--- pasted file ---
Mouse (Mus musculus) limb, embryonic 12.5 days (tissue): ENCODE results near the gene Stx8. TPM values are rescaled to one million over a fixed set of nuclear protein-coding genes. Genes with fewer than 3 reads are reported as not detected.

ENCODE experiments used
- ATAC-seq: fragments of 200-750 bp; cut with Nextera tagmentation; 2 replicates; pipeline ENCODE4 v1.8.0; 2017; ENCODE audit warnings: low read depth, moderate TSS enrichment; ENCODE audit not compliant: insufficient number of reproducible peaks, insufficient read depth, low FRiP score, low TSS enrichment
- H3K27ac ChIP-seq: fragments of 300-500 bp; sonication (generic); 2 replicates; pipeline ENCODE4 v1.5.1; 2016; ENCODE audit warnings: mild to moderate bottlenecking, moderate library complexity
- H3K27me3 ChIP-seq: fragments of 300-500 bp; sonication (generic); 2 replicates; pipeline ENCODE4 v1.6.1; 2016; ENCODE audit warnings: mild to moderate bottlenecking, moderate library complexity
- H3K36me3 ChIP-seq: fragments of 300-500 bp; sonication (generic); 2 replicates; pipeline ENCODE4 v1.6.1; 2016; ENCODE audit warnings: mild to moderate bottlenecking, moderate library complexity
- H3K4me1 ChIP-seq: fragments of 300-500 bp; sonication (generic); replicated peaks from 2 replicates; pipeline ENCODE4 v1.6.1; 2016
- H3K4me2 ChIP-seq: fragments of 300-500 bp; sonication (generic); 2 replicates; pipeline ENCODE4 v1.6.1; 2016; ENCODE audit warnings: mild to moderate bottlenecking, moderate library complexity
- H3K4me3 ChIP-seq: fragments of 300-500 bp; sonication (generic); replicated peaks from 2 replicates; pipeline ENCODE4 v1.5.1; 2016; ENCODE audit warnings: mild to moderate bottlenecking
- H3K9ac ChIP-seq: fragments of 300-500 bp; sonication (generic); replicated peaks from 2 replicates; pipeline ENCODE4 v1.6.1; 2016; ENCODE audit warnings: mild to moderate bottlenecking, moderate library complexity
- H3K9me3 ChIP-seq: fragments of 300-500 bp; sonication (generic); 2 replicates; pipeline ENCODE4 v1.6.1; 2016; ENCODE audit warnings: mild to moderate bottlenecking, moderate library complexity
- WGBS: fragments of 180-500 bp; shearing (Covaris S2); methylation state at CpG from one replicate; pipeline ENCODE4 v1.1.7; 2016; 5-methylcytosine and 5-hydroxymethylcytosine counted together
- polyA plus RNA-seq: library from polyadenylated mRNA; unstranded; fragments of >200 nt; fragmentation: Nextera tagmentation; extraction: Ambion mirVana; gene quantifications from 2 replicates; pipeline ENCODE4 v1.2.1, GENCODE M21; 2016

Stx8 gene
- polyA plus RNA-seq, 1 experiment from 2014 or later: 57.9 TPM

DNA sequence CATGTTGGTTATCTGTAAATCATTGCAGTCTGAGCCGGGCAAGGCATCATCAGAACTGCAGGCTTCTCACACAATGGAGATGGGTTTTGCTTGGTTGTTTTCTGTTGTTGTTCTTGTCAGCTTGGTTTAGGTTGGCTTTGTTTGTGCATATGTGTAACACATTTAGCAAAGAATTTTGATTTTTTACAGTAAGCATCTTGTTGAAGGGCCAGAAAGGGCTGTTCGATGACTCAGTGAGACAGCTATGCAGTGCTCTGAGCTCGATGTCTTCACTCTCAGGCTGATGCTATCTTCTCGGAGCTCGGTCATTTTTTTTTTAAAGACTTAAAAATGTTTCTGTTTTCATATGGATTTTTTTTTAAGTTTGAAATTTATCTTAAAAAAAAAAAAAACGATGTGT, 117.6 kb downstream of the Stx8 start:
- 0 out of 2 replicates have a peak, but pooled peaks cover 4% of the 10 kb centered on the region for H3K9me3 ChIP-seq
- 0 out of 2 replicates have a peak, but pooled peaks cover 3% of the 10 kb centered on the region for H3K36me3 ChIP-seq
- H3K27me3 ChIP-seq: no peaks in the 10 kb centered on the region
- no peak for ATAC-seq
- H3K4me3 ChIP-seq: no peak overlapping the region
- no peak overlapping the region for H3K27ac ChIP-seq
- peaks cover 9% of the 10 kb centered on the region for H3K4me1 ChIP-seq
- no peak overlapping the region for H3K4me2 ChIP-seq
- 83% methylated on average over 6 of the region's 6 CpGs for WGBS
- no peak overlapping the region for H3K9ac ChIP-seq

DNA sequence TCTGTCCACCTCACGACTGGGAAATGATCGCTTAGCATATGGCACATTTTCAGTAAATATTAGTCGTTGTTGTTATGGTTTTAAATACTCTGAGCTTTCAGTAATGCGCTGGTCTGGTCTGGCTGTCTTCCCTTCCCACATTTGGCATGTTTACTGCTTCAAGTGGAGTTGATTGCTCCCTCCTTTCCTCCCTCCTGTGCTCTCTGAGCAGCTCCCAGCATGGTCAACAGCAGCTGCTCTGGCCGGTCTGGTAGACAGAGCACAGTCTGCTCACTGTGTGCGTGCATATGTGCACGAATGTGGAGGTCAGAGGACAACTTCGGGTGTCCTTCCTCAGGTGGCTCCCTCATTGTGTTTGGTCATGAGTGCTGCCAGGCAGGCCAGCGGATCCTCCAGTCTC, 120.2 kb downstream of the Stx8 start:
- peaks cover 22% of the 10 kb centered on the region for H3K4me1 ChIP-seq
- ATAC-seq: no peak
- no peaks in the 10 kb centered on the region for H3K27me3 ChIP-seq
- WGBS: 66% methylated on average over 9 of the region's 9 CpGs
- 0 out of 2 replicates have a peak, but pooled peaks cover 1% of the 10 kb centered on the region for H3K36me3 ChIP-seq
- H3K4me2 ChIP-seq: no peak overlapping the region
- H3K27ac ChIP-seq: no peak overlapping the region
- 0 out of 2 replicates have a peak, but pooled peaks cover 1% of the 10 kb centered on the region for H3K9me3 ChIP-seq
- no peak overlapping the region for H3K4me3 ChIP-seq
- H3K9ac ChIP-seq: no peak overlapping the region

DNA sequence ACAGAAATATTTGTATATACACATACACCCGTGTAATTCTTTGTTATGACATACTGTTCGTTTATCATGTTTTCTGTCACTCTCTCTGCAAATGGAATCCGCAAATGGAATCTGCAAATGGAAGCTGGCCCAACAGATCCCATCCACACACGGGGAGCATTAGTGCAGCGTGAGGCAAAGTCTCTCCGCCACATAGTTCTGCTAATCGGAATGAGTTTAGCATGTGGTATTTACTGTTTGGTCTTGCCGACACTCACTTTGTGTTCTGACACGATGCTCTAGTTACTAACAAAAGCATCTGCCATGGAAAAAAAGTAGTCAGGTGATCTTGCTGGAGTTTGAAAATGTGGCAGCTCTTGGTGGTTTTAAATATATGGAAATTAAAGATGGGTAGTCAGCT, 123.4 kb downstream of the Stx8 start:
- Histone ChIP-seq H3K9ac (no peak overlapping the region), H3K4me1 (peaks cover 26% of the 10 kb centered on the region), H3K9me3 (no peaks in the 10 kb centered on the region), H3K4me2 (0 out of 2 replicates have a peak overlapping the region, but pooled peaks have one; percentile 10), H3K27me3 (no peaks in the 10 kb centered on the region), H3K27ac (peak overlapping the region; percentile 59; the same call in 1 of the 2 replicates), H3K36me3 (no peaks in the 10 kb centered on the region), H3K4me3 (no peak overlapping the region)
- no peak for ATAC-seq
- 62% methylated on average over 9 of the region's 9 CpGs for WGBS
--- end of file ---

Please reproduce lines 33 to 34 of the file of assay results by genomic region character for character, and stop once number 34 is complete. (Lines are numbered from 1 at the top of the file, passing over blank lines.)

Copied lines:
- H3K4me2 ChIP-seq: no peak overlapping the region
- H3K27ac ChIP-seq: no peak overlapping the region